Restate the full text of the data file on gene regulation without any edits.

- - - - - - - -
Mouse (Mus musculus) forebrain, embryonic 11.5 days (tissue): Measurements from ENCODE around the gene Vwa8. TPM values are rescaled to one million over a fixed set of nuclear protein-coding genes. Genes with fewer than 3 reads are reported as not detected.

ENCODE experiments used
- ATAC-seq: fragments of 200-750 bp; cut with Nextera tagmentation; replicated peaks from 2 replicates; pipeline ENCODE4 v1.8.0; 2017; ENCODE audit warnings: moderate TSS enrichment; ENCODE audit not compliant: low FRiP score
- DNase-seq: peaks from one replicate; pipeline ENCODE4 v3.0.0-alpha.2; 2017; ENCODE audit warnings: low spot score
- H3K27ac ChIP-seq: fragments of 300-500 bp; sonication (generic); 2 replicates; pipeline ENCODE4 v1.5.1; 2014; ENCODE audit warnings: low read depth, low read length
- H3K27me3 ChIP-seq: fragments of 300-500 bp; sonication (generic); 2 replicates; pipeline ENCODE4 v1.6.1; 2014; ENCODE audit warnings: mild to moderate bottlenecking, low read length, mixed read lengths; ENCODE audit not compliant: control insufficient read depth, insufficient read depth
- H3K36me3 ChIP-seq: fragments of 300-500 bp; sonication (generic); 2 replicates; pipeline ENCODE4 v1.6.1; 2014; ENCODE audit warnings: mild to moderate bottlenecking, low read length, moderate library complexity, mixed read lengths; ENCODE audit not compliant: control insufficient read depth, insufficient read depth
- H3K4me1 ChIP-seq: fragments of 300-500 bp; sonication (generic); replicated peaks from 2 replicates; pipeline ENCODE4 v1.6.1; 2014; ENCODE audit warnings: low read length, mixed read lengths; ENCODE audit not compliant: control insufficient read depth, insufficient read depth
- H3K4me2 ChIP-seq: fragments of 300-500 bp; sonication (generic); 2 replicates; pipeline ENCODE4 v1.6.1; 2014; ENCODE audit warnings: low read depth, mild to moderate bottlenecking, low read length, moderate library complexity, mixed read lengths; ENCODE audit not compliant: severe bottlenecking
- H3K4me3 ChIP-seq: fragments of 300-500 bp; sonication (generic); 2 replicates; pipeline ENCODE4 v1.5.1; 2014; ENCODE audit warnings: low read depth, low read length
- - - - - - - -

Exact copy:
Mouse (Mus musculus) forebrain, embryonic 11.5 days (tissue): Measurements from ENCODE around the gene Vwa8. TPM values are rescaled to one million over a fixed set of nuclear protein-coding genes. Genes with fewer than 3 reads are reported as not detected.

ENCODE experiments used
- ATAC-seq: fragments of 200-750 bp; cut with Nextera tagmentation; replicated peaks from 2 replicates; pipeline ENCODE4 v1.8.0; 2017; ENCODE audit warnings: moderate TSS enrichment; ENCODE audit not compliant: low FRiP score
- DNase-seq: peaks from one replicate; pipeline ENCODE4 v3.0.0-alpha.2; 2017; ENCODE audit warnings: low spot score
- H3K27ac ChIP-seq: fragments of 300-500 bp; sonication (generic); 2 replicates; pipeline ENCODE4 v1.5.1; 2014; ENCODE audit warnings: low read depth, low read length
- H3K27me3 ChIP-seq: fragments of 300-500 bp; sonication (generic); 2 replicates; pipeline ENCODE4 v1.6.1; 2014; ENCODE audit warnings: mild to moderate bottlenecking, low read length, mixed read lengths; ENCODE audit not compliant: control insufficient read depth, insufficient read depth
- H3K36me3 ChIP-seq: fragments of 300-500 bp; sonication (generic); 2 replicates; pipeline ENCODE4 v1.6.1; 2014; ENCODE audit warnings: mild to moderate bottlenecking, low read length, moderate library complexity, mixed read lengths; ENCODE audit not compliant: control insufficient read depth, insufficient read depth
- H3K4me1 ChIP-seq: fragments of 300-500 bp; sonication (generic); replicated peaks from 2 replicates; pipeline ENCODE4 v1.6.1; 2014; ENCODE audit warnings: low read length, mixed read lengths; ENCODE audit not compliant: control insufficient read depth, insufficient read depth
- H3K4me2 ChIP-seq: fragments of 300-500 bp; sonication (generic); 2 replicates; pipeline ENCODE4 v1.6.1; 2014; ENCODE audit warnings: low read depth, mild to moderate bottlenecking, low read length, moderate library complexity, mixed read lengths; ENCODE audit not compliant: severe bottlenecking
- H3K4me3 ChIP-seq: fragments of 300-500 bp; sonication (generic); 2 replicates; pipeline ENCODE4 v1.5.1; 2014; ENCODE audit warnings: low read depth, low read length